The Baroness gave the family a thousand pounds for Carrie and took her home to Ashdown Dean where she has lived since. The irascible Baroness is quite fond of her and nobody else and, as much as she cares for anybody other than animals, Carrie seems to care for her. Jury is intrigued by her history and determines to discover who she is and where she came from. As luck would have it, Carrie's history turns out to be at the center of the Ashdown Dean mysteries and the ultimate reason for the deaths of two people.
I was quite enjoying this book up until about the last third and then the whole thing just kind of petered out for me. I couldn't really get too excited about the ending. Still, overall, it was another pleasant entry in the Richard Jury series.
2,0 von 5 SternenGraphic animal abuse story line ...
17. November 2015 - Veröffentlicht auf Amazon.com
I wish someone had warned me about this. I love the Richard Jury series by Martha Grimes, but I have no tolerance for animal abuse, real or imagined. There is so much of that in just the first little bit of this book I abandoned it. I am certainly not done with the series, but The Deer Leap is appalling in its description of animals being hurt or killed. I gave this two stars - one only for the book and an additional one because I love the series. Reader beware if you love animals ...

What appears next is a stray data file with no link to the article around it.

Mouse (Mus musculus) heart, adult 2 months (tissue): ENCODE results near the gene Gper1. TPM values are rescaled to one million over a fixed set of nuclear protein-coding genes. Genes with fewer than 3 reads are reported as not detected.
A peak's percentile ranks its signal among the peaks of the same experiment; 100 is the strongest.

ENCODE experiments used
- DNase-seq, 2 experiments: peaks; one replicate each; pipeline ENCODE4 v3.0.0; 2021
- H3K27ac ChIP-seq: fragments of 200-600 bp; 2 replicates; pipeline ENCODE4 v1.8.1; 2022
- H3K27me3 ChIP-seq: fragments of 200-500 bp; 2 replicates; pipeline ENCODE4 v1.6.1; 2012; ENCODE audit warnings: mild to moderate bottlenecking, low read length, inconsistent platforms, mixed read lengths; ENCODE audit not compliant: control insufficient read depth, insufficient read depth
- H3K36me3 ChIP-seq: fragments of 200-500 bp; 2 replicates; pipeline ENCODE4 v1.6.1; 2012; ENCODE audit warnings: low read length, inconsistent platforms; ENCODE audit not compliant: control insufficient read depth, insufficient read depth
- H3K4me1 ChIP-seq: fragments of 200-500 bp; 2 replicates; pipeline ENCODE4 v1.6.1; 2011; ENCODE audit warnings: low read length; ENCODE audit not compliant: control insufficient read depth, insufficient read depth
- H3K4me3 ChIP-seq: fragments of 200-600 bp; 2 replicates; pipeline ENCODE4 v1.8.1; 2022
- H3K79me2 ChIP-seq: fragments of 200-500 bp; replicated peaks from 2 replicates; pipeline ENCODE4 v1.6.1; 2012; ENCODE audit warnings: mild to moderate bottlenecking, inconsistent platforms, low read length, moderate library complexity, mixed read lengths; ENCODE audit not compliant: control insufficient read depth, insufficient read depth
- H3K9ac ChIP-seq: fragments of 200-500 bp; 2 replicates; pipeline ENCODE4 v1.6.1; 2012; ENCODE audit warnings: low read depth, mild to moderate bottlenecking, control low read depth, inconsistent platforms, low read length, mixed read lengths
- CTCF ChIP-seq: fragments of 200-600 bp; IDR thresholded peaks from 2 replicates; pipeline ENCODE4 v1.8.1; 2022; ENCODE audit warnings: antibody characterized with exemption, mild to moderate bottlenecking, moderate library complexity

maybe 3 stars is too much? this story, now that I think about it is all over the place and only the characters hold it together, and they are sleep walking; even Cyril. very disappointing after the previous books. When I first read 'Load of Mischief" I quickly went through the whole series I enjoyed the characters so much. Now, at a slower pace I can see where the plots are weak. In those cases the characters stand out more and if they just do the same things it is a truly bad read. Fortunately Grimes is rarely weak on both points at the same time; and when she gets it balanced it's one of those books you don't want to end and when it does you start to re-read it right away. There are others in this series like that. Not this one though.
This one was fun, but again, no tip of the hat to the psychic abilities of the Scotland Yard detective to pull all the bits and pieces together that make the plot. The characters in the book are interesting, but some of it's a bit hard to follow, especially when the twists and turns have you wondering if everyone already knows who Carrie is. Teen-aged girls really don't fare well in this series, but then neither do women.